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Burns, Mary.

CIRCLE. Moonbeam (Ont.), Penumbra Press, c1986. 158pp, paper, $9.95, ISBN 0-920806-79-1.

Grades 11 and up
Reviewed by Susan Ratcliffe

Volume 14 Number 5
1986 September

The shadows of men on a curtain, creases on a distant face, daily habits, sounds of various car motors; these are the details from which Mary Burns writes the intriguing story, "The Men on my Window." In it the narrator is so much the observer that she retreats into the basement when the plot and characters threaten to invade her territory. She observes not just the sensational aspects of the dreadful childhood, the murder, the kidnapping, and the capture of the Indian boy, but also the nuances of the relations between the people involved in it.

This is the particular strength of these stories set in northern settlements; the steady dripping of daily life and its fight to survive on the impenetrable, imperturbable ground of the world near the Arctic Circle. An Indian dies on the side of the road one cold night and his death exposes the pain and prejudice of the Indians and whites of the community; a fragile bride gradually retreats from the reality of the cold isolation of her husband's absence, until she is found writing her name on the wall in chocolate pudding. These stories and others clearly describe the North in terms of its effects on people.

Aside from the fascination of the plots and the emotions of the characters, the techniques of the stories are compelling. "A Joint Communique" is one of the best. It uses a dual point of view; "the story is as much mine as hers and certain things must be understood." The two narrators tell the harsh story of Daisy, an Indian woman, her drunkenness, her broken marriage, and her suicide, and simultaneously imply their own story and snipe at each other as storytellers as well. "Ruth underrates herself and leaves too much to the imagination. She neglected to explain why it was. . ." It is a complex, but involving narrative style.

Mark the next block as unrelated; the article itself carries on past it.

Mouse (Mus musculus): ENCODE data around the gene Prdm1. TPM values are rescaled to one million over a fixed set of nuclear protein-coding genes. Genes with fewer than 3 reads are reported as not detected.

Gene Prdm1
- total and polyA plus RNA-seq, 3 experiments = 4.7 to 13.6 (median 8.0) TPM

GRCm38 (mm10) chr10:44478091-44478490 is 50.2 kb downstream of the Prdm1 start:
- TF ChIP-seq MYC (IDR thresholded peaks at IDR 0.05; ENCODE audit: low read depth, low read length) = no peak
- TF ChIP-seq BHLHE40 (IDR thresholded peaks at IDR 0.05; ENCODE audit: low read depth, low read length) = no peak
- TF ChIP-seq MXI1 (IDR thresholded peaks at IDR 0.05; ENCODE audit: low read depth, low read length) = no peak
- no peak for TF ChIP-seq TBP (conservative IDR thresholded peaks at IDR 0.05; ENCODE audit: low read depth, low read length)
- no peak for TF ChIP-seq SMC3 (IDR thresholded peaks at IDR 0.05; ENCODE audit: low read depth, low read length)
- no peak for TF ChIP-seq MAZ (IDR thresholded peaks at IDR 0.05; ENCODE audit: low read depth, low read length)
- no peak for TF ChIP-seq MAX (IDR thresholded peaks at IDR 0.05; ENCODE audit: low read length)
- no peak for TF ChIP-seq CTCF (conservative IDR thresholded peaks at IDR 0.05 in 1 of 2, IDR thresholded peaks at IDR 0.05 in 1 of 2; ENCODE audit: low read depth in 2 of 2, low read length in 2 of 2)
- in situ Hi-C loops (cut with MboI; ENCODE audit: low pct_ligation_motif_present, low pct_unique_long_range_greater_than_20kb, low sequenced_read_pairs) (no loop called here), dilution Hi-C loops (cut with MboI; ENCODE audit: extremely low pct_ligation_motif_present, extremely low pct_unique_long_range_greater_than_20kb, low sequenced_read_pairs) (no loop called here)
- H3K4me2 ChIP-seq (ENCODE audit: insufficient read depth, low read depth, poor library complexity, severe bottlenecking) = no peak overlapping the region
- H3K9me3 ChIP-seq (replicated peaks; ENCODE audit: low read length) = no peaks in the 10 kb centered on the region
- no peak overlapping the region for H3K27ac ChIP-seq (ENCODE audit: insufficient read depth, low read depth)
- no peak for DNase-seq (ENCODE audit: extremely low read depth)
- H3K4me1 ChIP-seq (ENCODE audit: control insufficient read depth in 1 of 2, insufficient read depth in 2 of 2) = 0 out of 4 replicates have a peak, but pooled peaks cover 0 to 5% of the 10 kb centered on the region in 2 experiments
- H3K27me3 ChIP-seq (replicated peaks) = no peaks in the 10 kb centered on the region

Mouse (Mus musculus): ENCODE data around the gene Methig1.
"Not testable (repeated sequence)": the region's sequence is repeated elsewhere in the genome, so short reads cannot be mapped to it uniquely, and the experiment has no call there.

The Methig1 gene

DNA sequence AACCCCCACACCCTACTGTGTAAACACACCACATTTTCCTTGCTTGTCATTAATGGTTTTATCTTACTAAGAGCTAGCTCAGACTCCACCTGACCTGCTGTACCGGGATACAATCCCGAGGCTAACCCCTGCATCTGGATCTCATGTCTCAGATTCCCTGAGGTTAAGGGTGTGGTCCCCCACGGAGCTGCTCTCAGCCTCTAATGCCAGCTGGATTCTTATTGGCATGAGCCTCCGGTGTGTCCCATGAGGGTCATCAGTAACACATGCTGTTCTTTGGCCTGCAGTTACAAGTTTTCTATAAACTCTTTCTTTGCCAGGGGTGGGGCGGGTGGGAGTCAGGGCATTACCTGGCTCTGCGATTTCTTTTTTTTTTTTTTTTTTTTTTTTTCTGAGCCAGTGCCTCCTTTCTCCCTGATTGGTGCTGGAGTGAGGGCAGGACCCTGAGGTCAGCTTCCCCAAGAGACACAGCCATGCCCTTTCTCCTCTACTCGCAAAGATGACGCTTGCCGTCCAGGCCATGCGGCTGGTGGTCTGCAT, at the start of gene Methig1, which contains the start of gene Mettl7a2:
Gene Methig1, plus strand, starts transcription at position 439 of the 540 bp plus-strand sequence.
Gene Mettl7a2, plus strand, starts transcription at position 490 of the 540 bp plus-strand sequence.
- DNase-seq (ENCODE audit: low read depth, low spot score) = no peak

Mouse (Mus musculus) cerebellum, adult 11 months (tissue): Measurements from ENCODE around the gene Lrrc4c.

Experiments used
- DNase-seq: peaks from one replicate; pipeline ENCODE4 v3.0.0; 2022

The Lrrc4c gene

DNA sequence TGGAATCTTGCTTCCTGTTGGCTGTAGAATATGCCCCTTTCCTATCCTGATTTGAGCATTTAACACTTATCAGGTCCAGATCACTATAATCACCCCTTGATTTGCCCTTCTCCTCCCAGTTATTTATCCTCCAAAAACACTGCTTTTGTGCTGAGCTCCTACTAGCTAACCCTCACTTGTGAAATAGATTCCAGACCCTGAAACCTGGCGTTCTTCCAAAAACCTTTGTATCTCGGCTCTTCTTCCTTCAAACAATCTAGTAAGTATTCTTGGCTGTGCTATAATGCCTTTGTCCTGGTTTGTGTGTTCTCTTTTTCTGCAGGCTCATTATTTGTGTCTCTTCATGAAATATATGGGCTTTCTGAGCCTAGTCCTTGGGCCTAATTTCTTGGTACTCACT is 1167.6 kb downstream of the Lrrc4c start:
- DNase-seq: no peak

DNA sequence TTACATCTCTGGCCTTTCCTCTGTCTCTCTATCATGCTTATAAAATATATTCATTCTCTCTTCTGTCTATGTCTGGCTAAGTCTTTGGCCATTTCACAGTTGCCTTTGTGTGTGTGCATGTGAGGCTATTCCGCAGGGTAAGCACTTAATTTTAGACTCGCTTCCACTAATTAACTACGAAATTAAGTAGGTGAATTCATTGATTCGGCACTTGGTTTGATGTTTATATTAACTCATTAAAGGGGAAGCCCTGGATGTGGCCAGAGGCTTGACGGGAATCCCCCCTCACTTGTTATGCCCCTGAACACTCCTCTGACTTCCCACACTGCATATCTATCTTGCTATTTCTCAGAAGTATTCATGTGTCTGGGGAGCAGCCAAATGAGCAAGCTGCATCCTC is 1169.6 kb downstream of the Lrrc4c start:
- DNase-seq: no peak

The last story, "The Circle," seems to summarize the themes of the collection. David, subject to ringing and voices in his ears and visions in his head, travels to the threshold of the Arctic Circle, "a special place on our planet. It borders on the pole where magnetic forces are concentrated..." He aims for the circle, wanting to "join them and his voice would rise with theirs in the song of the aurora. This was his simple desire, to be part of the circle of those who had gone before him." In this collection, Burns draws us into the circle to involve us in the lives of those who lived there. Any reader quickly learns much about the psychological effect of the North and its society. All readers soon appreciate the subtlety and beauty of her "song of the aurora."

Susan Ratcliffe, Centennial C.V.I., Guelph, Ont.
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